Elucidating the Nature and Mechanism of Tic Improvement in Tourette Syndrome: A Pilot Study

Gannon, Keenan; Agarwal, Nivedita; Shi, Xianfeng; Anderson, Jeffrey S.; Shprecher, David R.

Background: For unclear reasons, many Tourette syndrome (TS) children report near‐complete tic remission by young adulthood. Immature maturation of brain networks, observed with resting‐state functional MRI (rs‐fc‐MRI) in adolescents and adults with TS, might evolve to a mature pattern in adults who experience tic improvement or remission. We explored the feasibility of testing this hypothesis in our population of young adult TS males, each with prior clinical assessments completed during childhood as part of a separate TS Association Genetics Consortium study.

Methods: A total of 10 TS males (off tic suppressing drugs for at least 6 months) aged 19–32 years, mean follow‐up interval 7.5 (2 to 13) years, and 11 neurologically normal controls were enrolled and underwent 3‐Tesla structural and rs‐fc‐MRI sequences.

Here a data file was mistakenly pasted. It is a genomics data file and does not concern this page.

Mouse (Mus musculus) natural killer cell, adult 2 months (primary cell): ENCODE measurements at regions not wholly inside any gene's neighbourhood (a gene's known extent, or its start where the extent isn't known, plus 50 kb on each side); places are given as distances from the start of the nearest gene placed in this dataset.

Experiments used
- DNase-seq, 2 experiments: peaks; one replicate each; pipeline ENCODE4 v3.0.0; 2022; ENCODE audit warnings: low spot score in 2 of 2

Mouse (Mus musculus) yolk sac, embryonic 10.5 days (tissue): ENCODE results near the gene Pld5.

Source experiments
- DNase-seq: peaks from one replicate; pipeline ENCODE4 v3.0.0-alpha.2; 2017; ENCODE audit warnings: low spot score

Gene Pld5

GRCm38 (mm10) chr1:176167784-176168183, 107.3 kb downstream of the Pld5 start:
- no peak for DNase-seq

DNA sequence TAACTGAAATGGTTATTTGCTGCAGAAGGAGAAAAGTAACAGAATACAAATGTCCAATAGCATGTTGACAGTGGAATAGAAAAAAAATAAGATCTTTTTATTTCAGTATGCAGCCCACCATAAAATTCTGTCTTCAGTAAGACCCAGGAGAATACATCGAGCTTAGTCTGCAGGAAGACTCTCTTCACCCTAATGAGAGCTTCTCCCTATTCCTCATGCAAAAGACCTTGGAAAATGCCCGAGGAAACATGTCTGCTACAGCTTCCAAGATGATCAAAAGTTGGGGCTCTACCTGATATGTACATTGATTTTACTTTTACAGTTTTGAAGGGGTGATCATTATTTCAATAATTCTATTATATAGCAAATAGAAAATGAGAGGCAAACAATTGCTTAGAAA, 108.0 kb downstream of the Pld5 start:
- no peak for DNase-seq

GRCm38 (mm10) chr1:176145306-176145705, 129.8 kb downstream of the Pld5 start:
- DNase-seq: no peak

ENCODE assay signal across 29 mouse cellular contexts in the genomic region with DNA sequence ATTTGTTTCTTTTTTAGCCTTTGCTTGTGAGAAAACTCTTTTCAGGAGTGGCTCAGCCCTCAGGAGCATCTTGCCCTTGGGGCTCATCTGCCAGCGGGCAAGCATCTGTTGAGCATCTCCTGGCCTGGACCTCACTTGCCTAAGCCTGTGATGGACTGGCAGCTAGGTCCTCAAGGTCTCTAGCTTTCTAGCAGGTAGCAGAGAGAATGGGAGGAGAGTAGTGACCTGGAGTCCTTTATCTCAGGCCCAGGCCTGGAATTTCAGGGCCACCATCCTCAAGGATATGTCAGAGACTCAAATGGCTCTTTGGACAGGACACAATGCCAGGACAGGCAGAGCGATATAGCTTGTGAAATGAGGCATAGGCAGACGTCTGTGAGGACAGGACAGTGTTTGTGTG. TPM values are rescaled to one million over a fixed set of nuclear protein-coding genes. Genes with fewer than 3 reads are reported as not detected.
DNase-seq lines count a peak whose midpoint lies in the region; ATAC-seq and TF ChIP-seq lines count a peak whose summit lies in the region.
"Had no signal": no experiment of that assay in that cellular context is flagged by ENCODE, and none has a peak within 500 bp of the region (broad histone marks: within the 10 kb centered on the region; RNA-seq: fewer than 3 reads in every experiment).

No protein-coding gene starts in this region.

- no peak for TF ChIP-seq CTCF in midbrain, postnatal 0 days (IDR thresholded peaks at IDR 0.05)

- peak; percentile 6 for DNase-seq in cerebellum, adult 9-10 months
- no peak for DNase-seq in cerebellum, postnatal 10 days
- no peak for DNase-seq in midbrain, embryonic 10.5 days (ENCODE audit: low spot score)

Results: The mean change in Yale Global Tic Severity Scale (YGTSS) was −31.5% (total) and −26.6% (YGTSS motor+vocal). Two subjects reported resolution of tic‐related disability, with drops from mean 45 to 16.5 (YGTSS‐total) and 25 to 11.5 (YGTSS motor+vocal.). Rs‐fc‐MRI revealed significantly increased connectivity between the ipsilateral anterior and mid cingulate cortex and striatum, increased connectivity between local connections, and decreased connectivity between more distant connections; representing an immature connectivity pattern.

Discussion: Similar to previous reports, we found immature patterns of functional connectivity in adult TS subjects. Despite a lack of complete tic remission, two subjects exhibited dramatic drops in tic severity that correlated with tic‐related disability improvement. More work is needed to elucidate the mechanism of such dramatic improvement in TS.



Also Published In

Tremor and Other Hyperkinetic Movements

More About This Work

Academic Units
Center for Parkinson's Disease and Other Movement Disorders
Published Here
November 2, 2014